• The original version of The Little Mermaid: The mermaid loves the prince and gives up her voice and family to be with him, but he ends up marrying someone else and she turns into sea foam. But a tacked-on Aesop-fuelled ending gives her an immortal (i.e. human) soul anyway. Reputedly fueled by Creator Breakdown. Technically, in the Hans Christian Andersen version, she doesn't get a soul - yet. She get's turned into an air spirit that, after a preset amount of time, will get an immortal soul. As an extra twist, whenever she passes through a house with a well behaved child, she gets a few years knocked off her sentence. Ill behaved children add years. That's right, kids. If you don't eat your vegetables... you're preventing mermaids from going to heaven.

  • Pick an Opera, any opera. Aida by Giuseppe Verdi is a good example. Aida, an Ethiopian princess in hiding, falls in love with and is loved by Radames, the general of the Egyptian army. Her mistress, the Pharaoh's daughter is her canny rival. After Radames saves her father, the king of Ethiopia, from certain death after being captured in battle, he brow beats her into fulfilling her "duty" as an Ethiopian to get Radames to reveal the Egyptian's troops' positions, sentencing him to death and dooming them to live apart. It's a "Happily Ever After" ending though; Aida sneaks into the tomb where Radames has been buried alive so they can slowly die together. So yes, the Deus Angst Machina is as integral a part of Opera as humor is to Comedy.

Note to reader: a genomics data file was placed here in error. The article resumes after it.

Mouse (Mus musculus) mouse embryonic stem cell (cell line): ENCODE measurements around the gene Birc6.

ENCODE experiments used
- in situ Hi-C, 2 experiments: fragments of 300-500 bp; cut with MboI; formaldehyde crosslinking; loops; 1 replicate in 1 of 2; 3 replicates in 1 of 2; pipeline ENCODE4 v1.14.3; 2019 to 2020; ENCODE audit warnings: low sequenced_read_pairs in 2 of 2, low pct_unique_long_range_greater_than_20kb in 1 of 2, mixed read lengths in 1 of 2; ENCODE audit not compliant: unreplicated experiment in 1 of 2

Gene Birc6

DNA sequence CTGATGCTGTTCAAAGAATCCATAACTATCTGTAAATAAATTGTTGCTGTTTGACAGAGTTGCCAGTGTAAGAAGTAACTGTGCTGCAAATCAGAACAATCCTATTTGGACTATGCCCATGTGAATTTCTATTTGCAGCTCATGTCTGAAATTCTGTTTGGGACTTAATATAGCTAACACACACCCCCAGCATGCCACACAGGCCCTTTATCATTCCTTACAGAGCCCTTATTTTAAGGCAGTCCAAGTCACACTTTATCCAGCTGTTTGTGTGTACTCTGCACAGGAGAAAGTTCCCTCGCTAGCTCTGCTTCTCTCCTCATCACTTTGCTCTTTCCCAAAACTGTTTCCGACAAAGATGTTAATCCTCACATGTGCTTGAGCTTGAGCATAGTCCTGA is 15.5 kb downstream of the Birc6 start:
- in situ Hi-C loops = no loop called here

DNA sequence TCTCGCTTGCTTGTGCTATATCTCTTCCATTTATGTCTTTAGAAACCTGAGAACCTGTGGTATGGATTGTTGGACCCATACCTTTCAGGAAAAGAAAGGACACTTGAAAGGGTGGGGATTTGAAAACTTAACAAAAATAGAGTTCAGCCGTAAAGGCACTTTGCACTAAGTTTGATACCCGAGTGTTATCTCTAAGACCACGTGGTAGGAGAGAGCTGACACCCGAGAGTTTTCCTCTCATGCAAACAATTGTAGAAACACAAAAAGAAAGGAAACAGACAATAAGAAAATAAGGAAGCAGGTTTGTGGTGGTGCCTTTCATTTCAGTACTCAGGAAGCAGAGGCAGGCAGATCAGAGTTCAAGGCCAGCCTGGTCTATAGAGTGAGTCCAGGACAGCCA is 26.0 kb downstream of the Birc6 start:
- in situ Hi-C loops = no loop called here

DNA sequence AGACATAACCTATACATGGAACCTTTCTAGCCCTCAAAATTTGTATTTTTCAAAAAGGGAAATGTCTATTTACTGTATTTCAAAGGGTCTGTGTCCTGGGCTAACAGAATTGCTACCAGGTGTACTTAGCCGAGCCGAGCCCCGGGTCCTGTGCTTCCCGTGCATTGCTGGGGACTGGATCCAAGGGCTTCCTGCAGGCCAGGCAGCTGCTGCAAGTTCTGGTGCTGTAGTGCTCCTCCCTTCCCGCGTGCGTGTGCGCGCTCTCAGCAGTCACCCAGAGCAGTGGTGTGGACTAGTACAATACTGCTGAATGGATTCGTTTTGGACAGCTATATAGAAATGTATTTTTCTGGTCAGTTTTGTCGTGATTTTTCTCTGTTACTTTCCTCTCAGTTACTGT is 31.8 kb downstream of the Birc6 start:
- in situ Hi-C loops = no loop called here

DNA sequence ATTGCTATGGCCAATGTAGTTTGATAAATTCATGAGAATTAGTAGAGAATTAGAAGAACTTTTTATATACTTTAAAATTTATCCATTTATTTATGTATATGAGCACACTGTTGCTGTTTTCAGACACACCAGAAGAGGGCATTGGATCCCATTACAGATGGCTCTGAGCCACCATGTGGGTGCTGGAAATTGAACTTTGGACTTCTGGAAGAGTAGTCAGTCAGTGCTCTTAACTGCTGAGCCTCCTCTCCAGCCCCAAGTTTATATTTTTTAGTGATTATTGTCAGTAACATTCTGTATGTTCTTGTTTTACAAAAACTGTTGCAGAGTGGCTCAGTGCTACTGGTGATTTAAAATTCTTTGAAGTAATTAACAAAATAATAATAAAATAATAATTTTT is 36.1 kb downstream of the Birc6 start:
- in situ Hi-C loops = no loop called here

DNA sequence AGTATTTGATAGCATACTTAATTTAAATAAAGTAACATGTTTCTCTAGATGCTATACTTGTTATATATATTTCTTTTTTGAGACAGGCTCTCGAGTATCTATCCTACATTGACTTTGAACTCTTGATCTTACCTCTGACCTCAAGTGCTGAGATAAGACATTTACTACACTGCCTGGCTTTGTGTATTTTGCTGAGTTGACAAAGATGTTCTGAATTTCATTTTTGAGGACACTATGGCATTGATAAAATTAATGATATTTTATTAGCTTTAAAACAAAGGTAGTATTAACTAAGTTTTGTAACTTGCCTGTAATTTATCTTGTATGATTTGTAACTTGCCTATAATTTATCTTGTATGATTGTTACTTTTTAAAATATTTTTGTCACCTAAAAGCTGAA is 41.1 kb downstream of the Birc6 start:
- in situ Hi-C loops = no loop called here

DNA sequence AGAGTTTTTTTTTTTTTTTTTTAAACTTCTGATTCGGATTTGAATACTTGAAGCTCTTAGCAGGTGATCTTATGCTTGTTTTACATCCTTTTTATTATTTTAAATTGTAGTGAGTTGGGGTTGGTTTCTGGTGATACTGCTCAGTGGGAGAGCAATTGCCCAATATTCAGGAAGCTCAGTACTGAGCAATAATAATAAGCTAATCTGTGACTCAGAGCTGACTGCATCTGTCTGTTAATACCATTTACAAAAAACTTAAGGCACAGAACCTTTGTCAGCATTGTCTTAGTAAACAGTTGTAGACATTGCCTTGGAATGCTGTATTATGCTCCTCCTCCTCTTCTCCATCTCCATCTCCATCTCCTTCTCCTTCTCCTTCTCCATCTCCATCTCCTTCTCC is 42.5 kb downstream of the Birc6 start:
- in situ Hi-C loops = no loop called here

Visual Novels 
  • Fate/stay night:
    • The ending of the Fate route exhibits this to a certain extent. Saber dies, and although Shirou manages to get over the loss remarkably well, he says that he will always remember that he loved her.
    • The Heaven's Feel Normal End, however, takes this trope Up to 11. Shirou dies in order to protect Sakura, and she moves into his house and spends the rest of her life mourning him and waiting for him to return to her (he never does...).
  • Love, be it platonic, familiar, or romantic, in the When They Cry franchise tends to end in tragedy.

    Real Life 
  • Linguistic examples:
    • In Swedish, Norwegian and Danish the word "gift" (pronounced "yift" in Swedish/Norwegian, but with a hard g just like the English word "gift" in Danish) means both "married" and "poison", one wonders if this was made so on purpose...
    • In Japanese, "Ai" means love but it can also mean "grief/sorrow" when written differently.
    • The Japanese got it from Chinese, where the exact same thing happens: save for the tones, the words for the two concepts are homophones.
    • In Russian, "брак" ("brak") means, among other things, both "marriage" and "spoilage/defect."
    • In English:
      • Apparently, "to wed" (Or some form of marriage word) comes from the same roots as "gamble".
      • The word "passion" itself ultimately descends from the Greek pathos, "suffering" (i.e. The Passion of the Christ).
    • In Spanish, "Cazar" is "to hunt" and "Casar" is "to wed." In Latin America and some parts of Spain, the pronunciation is identical. The word "esposa", which means wife, also means handcuff. Same goes for the plural "esposas".
    • In Portuguese, "Caçar" is "to hunt" and "Casar" is "to wed."note , so it's as above.
    • In Danish:
      • The words for heart (hjerte) and for pain (smerte) rhymes, which is sometimes used as a proverb.
      • Again with "lidenskab" meaning "passion" and "lide" meaning "to suffer", though unlike German, the connection is for some reason rarely made, possibly because the word "lidenskab" is barely being used among most people in everyday life. In an inversion, "(at kunne) lide" can also mean "to like".
    • In German the word "Leidenschaft" which means "passion" belongs to the root word "leid" which means "suffering".
  • As if we need to say it: Truth in Television.